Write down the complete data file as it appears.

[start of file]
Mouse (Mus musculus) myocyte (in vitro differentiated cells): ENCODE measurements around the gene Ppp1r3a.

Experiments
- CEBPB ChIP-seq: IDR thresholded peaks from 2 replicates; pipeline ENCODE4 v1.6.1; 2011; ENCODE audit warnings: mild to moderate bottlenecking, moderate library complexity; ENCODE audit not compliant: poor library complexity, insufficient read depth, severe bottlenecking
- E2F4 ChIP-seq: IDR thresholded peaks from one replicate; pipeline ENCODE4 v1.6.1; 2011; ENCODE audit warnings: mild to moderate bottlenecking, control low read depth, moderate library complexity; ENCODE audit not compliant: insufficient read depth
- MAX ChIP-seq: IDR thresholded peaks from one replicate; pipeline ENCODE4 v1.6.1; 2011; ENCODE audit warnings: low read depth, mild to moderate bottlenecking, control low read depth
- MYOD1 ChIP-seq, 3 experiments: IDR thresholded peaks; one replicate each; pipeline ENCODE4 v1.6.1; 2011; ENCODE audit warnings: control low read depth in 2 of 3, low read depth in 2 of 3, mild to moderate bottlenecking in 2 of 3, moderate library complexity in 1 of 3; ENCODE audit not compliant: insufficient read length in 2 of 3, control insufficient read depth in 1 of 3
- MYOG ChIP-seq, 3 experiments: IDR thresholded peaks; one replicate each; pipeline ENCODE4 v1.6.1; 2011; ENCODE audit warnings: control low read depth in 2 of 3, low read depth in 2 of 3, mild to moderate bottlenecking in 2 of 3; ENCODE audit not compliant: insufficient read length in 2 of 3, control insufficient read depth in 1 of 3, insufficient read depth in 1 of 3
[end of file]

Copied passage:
Mouse (Mus musculus) myocyte (in vitro differentiated cells): ENCODE measurements around the gene Ppp1r3a.

Experiments
- CEBPB ChIP-seq: IDR thresholded peaks from 2 replicates; pipeline ENCODE4 v1.6.1; 2011; ENCODE audit warnings: mild to moderate bottlenecking, moderate library complexity; ENCODE audit not compliant: poor library complexity, insufficient read depth, severe bottlenecking
- E2F4 ChIP-seq: IDR thresholded peaks from one replicate; pipeline ENCODE4 v1.6.1; 2011; ENCODE audit warnings: mild to moderate bottlenecking, control low read depth, moderate library complexity; ENCODE audit not compliant: insufficient read depth
- MAX ChIP-seq: IDR thresholded peaks from one replicate; pipeline ENCODE4 v1.6.1; 2011; ENCODE audit warnings: low read depth, mild to moderate bottlenecking, control low read depth
- MYOD1 ChIP-seq, 3 experiments: IDR thresholded peaks; one replicate each; pipeline ENCODE4 v1.6.1; 2011; ENCODE audit warnings: control low read depth in 2 of 3, low read depth in 2 of 3, mild to moderate bottlenecking in 2 of 3, moderate library complexity in 1 of 3; ENCODE audit not compliant: insufficient read length in 2 of 3, control insufficient read depth in 1 of 3
- MYOG ChIP-seq, 3 experiments: IDR thresholded peaks; one replicate each; pipeline ENCODE4 v1.6.1; 2011; ENCODE audit warnings: control low read depth in 2 of 3, low read depth in 2 of 3, mild to moderate bottlenecking in 2 of 3; ENCODE audit not compliant: insufficient read length in 2 of 3, control insufficient read depth in 1 of 3, insufficient read depth in 1 of 3